“Right now we’ve seen so much rain over the past few weeks here locally, the ground is pretty saturated,” Zeilman said. “So if we get the heavy rainfall that they’re forecasting, you might see your flash floods. You may see rivers and streams rise and cause minor flooding along these areas as well, so we will continue to communicate with our partners in each municipality and respond, if necessary.

Schenectady County Director Rory Fluman said, “We are moving in the right direction,” with the downgrade to a tropical storm.

“All of our emergency management officials are meeting now and are ready to go if they need to help the town of Schenectady or the village of Scotia, to offer any assistance in the event of a flood,” said Fluman. .

Mahar, the state spokesperson for Canal Corp., said the lifting of movable dams along the Erie Canal and the Mohawk River was a lesson learned from tropical storms Irene and Lee, which caused more $ 1 billion in damage to the state and approaching their 10- year anniversaries.

“The two original versions of the Erie Canal were in a ditch dug in the ground parallel to the Mohawk River,” Mahar said. “In the early 1900s, when the state made the decision to enlarge the canal for the third time and create the barge canal, tthey did it by installing and building these mobile dam structures.

The dams, he said, were built to be raised and lowered into the river during summer navigation during the canal season.

When the dams are lowered into the river, they artificially move up the Mohawk River, creating a navigation basin, between the locks. This allows larger vessels to move up and down between the lock structures.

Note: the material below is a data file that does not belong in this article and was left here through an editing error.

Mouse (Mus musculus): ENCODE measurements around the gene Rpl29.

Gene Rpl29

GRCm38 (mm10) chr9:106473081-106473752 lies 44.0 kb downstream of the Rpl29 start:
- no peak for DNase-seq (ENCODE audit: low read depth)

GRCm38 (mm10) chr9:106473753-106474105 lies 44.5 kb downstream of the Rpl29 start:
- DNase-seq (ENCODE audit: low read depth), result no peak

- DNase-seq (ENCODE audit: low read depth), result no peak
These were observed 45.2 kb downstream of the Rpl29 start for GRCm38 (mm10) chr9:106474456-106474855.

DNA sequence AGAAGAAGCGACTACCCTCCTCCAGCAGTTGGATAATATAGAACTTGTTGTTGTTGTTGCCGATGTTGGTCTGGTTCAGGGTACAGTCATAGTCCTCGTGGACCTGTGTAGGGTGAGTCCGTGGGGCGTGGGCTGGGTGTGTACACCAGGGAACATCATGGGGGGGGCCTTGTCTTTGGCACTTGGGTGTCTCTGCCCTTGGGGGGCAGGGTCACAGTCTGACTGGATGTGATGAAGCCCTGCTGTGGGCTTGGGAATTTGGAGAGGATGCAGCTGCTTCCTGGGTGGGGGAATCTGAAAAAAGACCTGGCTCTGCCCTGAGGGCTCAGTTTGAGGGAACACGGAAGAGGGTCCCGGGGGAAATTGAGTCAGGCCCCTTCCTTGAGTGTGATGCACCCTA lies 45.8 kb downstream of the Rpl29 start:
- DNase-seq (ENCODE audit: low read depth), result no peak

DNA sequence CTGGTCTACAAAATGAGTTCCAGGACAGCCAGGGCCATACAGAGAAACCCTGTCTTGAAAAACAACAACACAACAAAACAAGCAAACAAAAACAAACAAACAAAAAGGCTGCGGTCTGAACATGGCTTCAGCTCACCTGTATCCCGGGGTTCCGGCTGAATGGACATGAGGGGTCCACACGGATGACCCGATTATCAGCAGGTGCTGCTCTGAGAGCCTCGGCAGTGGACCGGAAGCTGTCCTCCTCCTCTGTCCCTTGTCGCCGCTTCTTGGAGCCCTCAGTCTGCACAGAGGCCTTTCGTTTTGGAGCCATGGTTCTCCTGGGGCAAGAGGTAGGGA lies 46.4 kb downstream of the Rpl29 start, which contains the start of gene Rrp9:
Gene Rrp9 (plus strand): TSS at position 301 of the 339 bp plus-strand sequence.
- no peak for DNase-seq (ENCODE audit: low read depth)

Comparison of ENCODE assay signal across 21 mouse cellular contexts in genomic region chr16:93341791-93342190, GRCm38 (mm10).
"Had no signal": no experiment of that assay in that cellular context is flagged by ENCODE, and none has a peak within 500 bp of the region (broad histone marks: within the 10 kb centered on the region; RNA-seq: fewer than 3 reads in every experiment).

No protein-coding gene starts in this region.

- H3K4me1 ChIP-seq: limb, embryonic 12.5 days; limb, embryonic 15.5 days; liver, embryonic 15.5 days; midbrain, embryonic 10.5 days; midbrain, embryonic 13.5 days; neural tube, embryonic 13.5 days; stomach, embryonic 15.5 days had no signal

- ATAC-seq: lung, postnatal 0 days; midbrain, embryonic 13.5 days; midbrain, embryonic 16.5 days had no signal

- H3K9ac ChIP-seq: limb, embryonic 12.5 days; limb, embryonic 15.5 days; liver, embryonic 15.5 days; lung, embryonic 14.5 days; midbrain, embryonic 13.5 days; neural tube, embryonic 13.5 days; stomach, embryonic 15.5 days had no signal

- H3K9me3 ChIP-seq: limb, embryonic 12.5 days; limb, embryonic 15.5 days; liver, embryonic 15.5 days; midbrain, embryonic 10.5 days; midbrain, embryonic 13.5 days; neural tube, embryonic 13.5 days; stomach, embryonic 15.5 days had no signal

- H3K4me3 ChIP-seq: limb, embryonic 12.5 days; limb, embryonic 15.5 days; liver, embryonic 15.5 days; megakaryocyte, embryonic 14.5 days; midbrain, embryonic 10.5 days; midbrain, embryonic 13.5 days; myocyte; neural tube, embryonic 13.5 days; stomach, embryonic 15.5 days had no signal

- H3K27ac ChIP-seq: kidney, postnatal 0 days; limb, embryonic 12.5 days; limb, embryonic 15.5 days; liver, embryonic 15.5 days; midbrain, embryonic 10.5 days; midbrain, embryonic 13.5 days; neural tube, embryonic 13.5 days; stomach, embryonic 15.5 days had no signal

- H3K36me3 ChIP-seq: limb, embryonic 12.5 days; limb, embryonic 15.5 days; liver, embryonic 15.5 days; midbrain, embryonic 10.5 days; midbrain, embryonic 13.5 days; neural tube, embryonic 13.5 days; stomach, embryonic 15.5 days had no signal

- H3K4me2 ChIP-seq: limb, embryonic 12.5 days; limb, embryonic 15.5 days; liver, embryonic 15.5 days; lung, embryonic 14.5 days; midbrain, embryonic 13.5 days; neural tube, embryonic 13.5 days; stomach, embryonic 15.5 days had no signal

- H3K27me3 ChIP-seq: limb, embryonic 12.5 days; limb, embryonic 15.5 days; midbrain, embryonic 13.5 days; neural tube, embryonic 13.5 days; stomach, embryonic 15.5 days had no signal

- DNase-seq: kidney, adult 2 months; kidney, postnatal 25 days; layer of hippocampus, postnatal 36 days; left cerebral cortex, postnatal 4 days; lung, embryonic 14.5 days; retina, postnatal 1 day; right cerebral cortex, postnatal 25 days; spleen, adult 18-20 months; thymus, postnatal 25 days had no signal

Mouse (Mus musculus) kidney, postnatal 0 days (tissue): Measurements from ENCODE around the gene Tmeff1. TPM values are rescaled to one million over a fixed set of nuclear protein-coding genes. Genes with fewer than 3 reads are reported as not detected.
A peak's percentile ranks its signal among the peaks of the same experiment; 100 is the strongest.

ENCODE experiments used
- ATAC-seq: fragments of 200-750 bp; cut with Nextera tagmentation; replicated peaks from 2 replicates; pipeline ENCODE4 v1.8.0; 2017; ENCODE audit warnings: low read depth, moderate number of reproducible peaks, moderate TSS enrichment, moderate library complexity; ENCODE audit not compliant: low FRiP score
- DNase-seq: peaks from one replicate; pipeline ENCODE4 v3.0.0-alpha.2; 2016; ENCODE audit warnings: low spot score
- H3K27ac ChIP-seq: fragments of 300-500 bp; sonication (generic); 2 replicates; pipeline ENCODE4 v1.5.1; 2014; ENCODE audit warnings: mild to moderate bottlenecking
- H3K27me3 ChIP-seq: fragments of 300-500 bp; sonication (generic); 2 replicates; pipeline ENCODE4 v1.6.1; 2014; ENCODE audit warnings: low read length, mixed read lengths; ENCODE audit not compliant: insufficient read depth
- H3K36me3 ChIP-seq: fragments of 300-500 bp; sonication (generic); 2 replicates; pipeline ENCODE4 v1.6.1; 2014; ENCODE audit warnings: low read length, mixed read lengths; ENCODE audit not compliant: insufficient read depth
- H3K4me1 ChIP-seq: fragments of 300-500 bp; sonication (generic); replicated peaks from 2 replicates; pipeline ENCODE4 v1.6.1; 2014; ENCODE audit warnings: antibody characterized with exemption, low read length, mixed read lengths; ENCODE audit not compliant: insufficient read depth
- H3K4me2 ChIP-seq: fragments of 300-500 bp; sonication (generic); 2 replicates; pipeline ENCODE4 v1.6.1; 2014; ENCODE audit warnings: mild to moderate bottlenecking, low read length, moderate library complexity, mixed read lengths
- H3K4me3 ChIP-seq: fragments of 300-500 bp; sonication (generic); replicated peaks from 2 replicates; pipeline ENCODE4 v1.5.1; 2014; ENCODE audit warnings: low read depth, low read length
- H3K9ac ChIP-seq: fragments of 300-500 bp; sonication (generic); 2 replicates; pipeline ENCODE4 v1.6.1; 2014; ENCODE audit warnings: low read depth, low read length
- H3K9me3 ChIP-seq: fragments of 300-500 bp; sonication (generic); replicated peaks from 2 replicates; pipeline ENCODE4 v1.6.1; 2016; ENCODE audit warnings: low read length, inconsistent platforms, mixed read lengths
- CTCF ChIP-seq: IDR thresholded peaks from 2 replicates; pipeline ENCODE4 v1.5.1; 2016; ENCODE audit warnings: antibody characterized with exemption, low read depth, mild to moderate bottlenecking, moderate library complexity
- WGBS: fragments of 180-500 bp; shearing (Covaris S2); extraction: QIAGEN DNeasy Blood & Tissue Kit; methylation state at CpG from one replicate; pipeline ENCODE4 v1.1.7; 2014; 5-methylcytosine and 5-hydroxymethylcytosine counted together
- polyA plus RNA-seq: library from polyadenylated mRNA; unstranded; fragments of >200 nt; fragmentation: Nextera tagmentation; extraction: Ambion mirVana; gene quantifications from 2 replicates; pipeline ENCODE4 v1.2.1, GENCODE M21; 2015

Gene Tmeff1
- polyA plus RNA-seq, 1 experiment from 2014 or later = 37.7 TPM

Every winter, in November and December, the Canal Corp. lifts the dam’s movable valves to allow the river to flow freely, allowing ice or any water accumulation to float downstream.

The canal system suffered $ 84 million in damage from tropical storms 10 years ago because the the movable dams were not strong enough to be lifted at all times in flood or high flow conditions, Mahar said.

As a result, the Federal Emergency Management Agency invested $ 28 million in the canal system, to rebuild and strengthen the mobile dams with new steel uprights, an upper gate, chains, winches, upper and lower steel plates and LED lighting.

“The piece of machinery that moves like a mechanical winch or a mule has a big motor, and there are chains that are put on that winch, and that’s what raises and lowers the doors and upgrades it out. of water, ”Mahar mentioned.

“It’s all part of climate change and resilience and building a stronger channel system for the next generation of channel users not only of the channel, but also for communities,” he said. “It helps protect the communities that help protect Scotia, Rotterdam, Schenectady, Glenville and Amsterdam,” among others.

Out of fascination, Bill Hansen, a resident of nearby Riverwalk Condominiums, watched Operation Canal Corp. Sunday morning.

Hansen said he had minimal concerns about local flooding.

“There could be minor flooding, but nothing like it” 10 years ago, he said.